103 Followers
66 Following
arbieroo

Arbie's Unoriginally Titled Book Blog

It's a blog! Mainly of book reviews.

Currently reading

Station Zero
Philip Reeve
Progress: 220/282 pages
The Books of Earthsea: The Complete Illustrated Edition
Ursula K. Le Guin, Charles Vess
Progress: 749/997 pages
The Penguin Book of Russian Poetry
Robert Chandler
The Uncertain Land and Other Poems
Patrick O'Brian
Progress: 8/160 pages
The Heptameron (Penguin Classics)
Marguerite de Navarre
Progress: 152/544 pages
The Poems and Plays of John Masefield
John Masefield
Progress: 78/534 pages
Poems Selected
Emily Dickinson, Ted Hughes
Progress: 4/50 pages
Selected Poems
U A Fanthorpe
Progress: 18/160 pages
The Penguin Book of Scottish Verse
Mick Imlah, Robert Crawford
Hainish Novels & Stories, Vol. 2
Ursula K. Le Guin
Progress: 133/789 pages
The Many-Colored Land (The Saga of Pliocene Exile, Vol. 1) - Julian May For me and, I suspect, many others, one of the things that makes SF uniquely fun is being dumped into a world that is far-future or otherwise alien and having to figure out how it all works and maybe how we got there from here: having culture/future shock and coming to terms with it as the book progresses. In this book, May treats us to a prolonged description of the galaxy spanning culture that humans have joined (it reminds me of Harrison's Stainless Steel Rat books, without the humour and with aliens) and lengthy introductions to many of the protagonists, whilst also introducing the key McGuffin of a one-way time-portal to the Pliocene period on Earth. All of this takes approx. 100 pages and does everything it can to eliminate any chance of shock at all.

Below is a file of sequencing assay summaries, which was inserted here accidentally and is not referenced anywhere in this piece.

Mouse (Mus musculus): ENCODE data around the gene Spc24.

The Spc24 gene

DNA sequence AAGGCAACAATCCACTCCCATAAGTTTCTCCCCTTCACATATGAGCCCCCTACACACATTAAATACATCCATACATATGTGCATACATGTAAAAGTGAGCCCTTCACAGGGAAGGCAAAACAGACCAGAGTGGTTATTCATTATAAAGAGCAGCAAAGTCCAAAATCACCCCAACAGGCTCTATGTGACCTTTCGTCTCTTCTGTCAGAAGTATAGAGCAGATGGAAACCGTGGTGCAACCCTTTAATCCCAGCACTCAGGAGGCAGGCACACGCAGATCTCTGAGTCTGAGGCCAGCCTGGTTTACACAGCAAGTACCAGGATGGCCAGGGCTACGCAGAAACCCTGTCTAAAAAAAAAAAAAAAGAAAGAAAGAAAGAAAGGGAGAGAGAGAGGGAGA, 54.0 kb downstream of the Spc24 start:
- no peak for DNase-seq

It's a real chore to hack through, especially as almost all of it is redundant. One could start at the beginning of Part 2 of this book and figure out almost everything of importance easily, I suspect. That would have been much more fun.

There are other problems: four of the people we are introduced to back in the future are just dropped about half way through - never to be heard of again, though supposedly returned to in the inevitable sequel. All the characters are misfits or psychologically damaged and the advanced, psychic clinical psychology of the future can't help them. Going to the Pliocene and having a revelatory conversation with a stand-in therapist figure does wonders for more than one of them, however. My eyes roll.

So we eventually get on to a "rebel freedom fighters take on the mighty overlords" adventure which is amusing enough. The "this explains the whole of Irish Celtic myth and a few other stories besides" set up is not really all that interesting. So as a throw-away paperback to read whilst ill it was just about good enough but I can't say I'm in any hurry to read the sequel.